ECONOMIC EVALUATION OF TILAPIA AND TAMBAQUI PRODUCTION, CONSUMPTION AND SUPPLY CHAIN IN BRAZIL
thesisposted on 16.04.2020, 13:02 by Roberto Manolio Valladao Flores
The Brazilian aquaculture sector has experienced growth in recent decades, and economic data from the sector is needed to characterize the supply chain, the consumer markets and financial indicators of fish producing units. Reliable statistical data on the Brazilian aquaculture sector is also needed to aid in the research efforts toward the sector. This dissertation analyzes data collected from experiments, suppliers and consumers of tilapia and tambaqui, the two most important fish farming species in Brazil, in three essays.
The first essay aims to fill a gap in the literature by assessing the economic returns to lettuce and juvenile tilapia production in an aquaponics system. Experimental data that varied fish stocking density and feeding rate when co-producing fish and lettuce in Brazil is analyzed. Using different nonparametric efficiency testing methods, a set of undominated technologies in the form of input mix, is identified. In addition, sensitivity analysis is used to assess the ranges for prices over which the choice of technology is robust. Results from the technical efficiency analysis show that it is possible to get marketable lettuce in synchronization with the fish production cycle using a reduced level of feed. At observed average regional market prices (0.18 R$/tilapia fingerling, 2.8 R$/kg for fish feed, 20 R$/kg for juvenile fish and 1.70 R$/lettuce plant), the highest profit alternative in the experimental design is from an initial stocking density of 250 fingerlings per m3, feeding at the recommended rate, and harvesting on the 29th day. Sensitivity analysis indicates that the choice of best input combination is sensitive to only the prices of fish feed input and juvenile fish output. A complete financial analysis was based on this production strategy, and results indicate that a 10-year project is economically viable.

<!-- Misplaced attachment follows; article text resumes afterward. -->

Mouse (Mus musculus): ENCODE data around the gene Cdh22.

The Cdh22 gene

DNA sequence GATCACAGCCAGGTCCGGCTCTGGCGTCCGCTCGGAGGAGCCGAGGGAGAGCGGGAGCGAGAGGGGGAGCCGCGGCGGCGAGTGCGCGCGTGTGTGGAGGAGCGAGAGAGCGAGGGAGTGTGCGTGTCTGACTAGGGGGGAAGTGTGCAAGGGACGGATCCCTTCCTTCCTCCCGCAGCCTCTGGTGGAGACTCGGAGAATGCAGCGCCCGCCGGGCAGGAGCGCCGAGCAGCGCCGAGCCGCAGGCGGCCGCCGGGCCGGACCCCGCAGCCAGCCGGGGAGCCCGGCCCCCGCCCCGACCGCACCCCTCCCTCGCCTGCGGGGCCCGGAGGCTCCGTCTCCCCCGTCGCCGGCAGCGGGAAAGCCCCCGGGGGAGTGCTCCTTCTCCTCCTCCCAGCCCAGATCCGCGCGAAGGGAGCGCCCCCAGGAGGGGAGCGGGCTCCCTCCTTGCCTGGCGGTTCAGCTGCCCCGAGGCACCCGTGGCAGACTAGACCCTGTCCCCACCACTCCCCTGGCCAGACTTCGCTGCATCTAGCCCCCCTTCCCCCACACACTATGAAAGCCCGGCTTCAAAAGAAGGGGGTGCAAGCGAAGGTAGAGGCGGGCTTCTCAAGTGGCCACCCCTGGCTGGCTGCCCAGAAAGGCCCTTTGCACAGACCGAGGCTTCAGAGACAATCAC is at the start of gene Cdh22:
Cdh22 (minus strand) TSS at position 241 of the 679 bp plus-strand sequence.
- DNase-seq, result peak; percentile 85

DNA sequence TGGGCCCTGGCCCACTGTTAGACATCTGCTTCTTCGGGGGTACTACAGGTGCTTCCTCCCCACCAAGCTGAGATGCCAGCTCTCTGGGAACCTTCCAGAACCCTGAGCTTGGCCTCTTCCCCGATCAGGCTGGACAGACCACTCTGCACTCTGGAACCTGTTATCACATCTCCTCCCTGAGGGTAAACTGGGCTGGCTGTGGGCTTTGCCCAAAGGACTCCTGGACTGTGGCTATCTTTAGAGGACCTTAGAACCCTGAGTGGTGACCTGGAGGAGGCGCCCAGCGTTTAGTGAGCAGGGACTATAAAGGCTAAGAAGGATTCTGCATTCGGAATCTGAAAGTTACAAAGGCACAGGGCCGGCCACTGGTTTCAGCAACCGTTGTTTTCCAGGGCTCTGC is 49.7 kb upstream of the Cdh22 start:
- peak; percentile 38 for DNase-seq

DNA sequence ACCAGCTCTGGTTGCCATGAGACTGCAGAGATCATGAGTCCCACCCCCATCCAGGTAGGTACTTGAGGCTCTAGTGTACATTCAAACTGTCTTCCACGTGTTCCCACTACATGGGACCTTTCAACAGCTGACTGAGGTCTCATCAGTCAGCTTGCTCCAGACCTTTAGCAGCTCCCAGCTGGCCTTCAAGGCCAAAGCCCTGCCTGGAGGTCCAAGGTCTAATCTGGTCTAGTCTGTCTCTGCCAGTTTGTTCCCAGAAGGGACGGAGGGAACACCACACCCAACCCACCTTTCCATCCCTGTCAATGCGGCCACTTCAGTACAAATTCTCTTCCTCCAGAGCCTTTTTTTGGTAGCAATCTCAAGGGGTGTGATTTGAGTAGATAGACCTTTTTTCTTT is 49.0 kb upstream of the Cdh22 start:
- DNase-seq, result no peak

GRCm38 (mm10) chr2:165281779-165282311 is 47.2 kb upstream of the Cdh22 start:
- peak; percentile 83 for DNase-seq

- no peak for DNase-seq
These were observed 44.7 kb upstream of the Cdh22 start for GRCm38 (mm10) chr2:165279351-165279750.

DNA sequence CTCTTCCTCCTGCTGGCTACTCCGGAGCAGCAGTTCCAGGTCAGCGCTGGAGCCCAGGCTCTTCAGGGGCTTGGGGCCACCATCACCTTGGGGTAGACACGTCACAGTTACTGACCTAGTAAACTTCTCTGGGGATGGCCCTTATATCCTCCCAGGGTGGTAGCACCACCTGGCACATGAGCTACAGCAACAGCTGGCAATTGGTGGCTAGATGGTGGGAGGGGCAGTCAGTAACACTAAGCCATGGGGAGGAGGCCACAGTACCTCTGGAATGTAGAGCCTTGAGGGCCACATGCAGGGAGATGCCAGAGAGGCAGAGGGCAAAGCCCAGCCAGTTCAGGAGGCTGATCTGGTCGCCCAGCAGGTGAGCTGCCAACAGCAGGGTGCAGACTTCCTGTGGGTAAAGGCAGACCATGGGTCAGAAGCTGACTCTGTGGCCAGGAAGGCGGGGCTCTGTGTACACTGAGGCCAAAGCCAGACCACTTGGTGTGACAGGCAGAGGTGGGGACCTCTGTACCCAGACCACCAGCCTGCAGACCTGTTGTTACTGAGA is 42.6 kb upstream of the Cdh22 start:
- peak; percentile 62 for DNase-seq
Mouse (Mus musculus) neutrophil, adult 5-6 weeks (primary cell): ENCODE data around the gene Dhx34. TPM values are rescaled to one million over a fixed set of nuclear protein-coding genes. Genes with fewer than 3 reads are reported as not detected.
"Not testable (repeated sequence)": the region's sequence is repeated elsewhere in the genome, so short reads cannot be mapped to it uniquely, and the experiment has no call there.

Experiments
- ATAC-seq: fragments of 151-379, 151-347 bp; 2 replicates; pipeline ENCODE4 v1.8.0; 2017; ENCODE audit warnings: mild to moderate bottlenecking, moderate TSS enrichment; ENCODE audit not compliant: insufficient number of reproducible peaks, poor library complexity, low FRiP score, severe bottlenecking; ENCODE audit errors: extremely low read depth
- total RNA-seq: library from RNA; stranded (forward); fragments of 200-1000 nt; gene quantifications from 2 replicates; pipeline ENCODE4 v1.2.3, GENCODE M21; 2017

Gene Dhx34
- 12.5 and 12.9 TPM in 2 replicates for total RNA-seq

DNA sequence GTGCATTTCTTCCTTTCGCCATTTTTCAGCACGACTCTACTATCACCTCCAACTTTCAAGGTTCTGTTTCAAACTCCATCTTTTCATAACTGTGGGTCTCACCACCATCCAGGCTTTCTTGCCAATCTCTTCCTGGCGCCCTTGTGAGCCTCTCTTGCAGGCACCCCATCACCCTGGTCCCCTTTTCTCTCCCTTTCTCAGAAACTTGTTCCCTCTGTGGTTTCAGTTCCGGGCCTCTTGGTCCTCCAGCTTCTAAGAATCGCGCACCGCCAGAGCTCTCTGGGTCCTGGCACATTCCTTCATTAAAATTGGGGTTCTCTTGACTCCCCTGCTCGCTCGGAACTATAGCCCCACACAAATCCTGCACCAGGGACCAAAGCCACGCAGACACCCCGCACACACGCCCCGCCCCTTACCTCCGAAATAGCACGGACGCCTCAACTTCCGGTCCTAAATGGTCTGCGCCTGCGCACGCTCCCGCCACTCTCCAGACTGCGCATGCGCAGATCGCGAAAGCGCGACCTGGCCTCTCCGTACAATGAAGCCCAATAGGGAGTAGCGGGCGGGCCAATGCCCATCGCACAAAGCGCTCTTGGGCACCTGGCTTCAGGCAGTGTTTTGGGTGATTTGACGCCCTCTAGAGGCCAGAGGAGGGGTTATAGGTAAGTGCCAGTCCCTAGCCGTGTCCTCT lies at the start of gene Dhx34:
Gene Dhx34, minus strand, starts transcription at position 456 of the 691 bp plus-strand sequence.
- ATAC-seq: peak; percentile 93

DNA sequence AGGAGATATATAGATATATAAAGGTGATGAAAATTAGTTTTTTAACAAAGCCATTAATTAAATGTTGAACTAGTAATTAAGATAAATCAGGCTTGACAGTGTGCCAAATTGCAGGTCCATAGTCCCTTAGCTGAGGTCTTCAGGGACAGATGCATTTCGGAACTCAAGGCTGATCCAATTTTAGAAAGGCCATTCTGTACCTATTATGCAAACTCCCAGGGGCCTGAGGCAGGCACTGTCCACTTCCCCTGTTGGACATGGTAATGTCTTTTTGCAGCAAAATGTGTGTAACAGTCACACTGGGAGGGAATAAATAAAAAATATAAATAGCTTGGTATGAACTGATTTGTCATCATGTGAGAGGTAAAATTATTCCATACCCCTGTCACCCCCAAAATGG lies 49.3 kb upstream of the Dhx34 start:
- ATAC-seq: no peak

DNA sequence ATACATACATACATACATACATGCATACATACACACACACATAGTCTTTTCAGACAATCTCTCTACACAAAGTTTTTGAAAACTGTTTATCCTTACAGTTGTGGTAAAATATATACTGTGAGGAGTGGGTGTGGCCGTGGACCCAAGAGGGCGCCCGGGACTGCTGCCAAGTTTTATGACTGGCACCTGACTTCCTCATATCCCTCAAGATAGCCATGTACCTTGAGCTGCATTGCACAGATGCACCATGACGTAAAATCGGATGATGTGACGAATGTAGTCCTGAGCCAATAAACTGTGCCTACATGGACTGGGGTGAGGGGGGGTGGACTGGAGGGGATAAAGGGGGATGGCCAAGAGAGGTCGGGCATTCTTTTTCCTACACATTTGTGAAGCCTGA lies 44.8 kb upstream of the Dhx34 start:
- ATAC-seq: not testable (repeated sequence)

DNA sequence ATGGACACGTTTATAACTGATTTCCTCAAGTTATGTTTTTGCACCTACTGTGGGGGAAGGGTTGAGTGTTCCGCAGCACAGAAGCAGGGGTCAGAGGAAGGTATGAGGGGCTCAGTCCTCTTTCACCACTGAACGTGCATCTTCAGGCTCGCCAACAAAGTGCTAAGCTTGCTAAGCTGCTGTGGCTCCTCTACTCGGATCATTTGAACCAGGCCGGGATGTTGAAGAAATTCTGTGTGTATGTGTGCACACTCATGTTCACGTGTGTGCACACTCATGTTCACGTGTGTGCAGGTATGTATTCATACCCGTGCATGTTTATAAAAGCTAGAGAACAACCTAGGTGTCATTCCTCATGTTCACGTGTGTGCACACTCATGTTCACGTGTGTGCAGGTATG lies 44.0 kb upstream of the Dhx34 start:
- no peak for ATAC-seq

Consumer demand for tilapia and tambaqui product attributes is studied in the second essay. Seafood supply chains, from fish farmers to supermarkets selling direct to consumers, must understand consumer demand for product attributes to ensure production and availability of desired products. Consumers’ willingness to pay (WTP) for tilapia and tambaqui fillets was estimated taking consumer demographics into account for each of the five Brazilian regions. A random parameters logit model was used to analyze data from discrete choice experiments conducted in-person at supermarket seafood counters. On average, Brazilian fish consumers prefer tilapia to tambaqui, and fresh to frozen fillets. Stated preferences were found to be related to knowledge about fish. This study is the first known analysis of national seafood preferences considering factors such as product form, species, and familiarity with fish and fish products in Brazil.
In the third essay, a spatial analysis of the supply chain of tilapia and tambaqui is conducted with a focus on potential policy interventions and changes in the economic environment. The analysis is based on a partial equilibrium model of the sector and is the first comprehensive model of the aquaculture supply chain for Brazil. The demand component of the model is estimated econometrically using synthetic data based on the previous consumer choice experiment combined with secondary data on aggregate fish demand. The resulting demand system reflects asymmetric cross price impacts violating Samuelson’s integrability condition. Rather than imposing symmetry during estimation, the model is formulated as a complementary problem. The spatially disaggregated model is applied to the evaluation of the impact of factors such as governmental incentives (subsides of fish feed), international oil price shocks (changes in the cost of transportation), increases in consumers’ income (shifts in demand), and decreases in retailers’ margins on the regional pattern of tilapia and tambaqui production and final consumption. Changes in transportation costs, impacted by oil prices or road improvements had little impact on market outcomes. A 10% reduction on retailers’ gross margins decreased prices by 5.2% and increased quantity demanded by 5.4%, while an 8% reduction in fish feed costs due to tax cuts indicates, on average, 5.4% lower selling prices for farmers.